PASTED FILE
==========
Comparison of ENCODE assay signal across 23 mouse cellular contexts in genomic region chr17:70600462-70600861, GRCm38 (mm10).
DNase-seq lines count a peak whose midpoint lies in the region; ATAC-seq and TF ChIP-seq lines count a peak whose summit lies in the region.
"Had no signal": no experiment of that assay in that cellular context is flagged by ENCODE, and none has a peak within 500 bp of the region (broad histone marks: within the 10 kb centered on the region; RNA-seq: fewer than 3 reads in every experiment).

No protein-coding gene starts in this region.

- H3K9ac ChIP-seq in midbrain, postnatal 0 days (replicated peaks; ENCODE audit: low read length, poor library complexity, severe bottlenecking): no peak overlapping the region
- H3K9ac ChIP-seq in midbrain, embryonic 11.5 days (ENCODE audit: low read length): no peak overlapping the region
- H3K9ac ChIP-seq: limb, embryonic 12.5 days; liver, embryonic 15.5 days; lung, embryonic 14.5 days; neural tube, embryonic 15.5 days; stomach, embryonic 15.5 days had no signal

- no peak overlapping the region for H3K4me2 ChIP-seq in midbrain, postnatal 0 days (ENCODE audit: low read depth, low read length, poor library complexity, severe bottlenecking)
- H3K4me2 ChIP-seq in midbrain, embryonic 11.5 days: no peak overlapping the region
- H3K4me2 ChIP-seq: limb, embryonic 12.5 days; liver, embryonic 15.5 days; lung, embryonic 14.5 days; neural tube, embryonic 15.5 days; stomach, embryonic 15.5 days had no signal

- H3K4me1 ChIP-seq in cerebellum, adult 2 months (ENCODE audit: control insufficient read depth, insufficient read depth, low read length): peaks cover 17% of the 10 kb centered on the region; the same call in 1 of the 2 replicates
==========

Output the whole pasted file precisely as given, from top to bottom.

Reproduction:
Comparison of ENCODE assay signal across 23 mouse cellular contexts in genomic region chr17:70600462-70600861, GRCm38 (mm10).
DNase-seq lines count a peak whose midpoint lies in the region; ATAC-seq and TF ChIP-seq lines count a peak whose summit lies in the region.
"Had no signal": no experiment of that assay in that cellular context is flagged by ENCODE, and none has a peak within 500 bp of the region (broad histone marks: within the 10 kb centered on the region; RNA-seq: fewer than 3 reads in every experiment).

No protein-coding gene starts in this region.

- H3K9ac ChIP-seq in midbrain, postnatal 0 days (replicated peaks; ENCODE audit: low read length, poor library complexity, severe bottlenecking): no peak overlapping the region
- H3K9ac ChIP-seq in midbrain, embryonic 11.5 days (ENCODE audit: low read length): no peak overlapping the region
- H3K9ac ChIP-seq: limb, embryonic 12.5 days; liver, embryonic 15.5 days; lung, embryonic 14.5 days; neural tube, embryonic 15.5 days; stomach, embryonic 15.5 days had no signal

- no peak overlapping the region for H3K4me2 ChIP-seq in midbrain, postnatal 0 days (ENCODE audit: low read depth, low read length, poor library complexity, severe bottlenecking)
- H3K4me2 ChIP-seq in midbrain, embryonic 11.5 days: no peak overlapping the region
- H3K4me2 ChIP-seq: limb, embryonic 12.5 days; liver, embryonic 15.5 days; lung, embryonic 14.5 days; neural tube, embryonic 15.5 days; stomach, embryonic 15.5 days had no signal

- H3K4me1 ChIP-seq in cerebellum, adult 2 months (ENCODE audit: control insufficient read depth, insufficient read depth, low read length): peaks cover 17% of the 10 kb centered on the region; the same call in 1 of the 2 replicates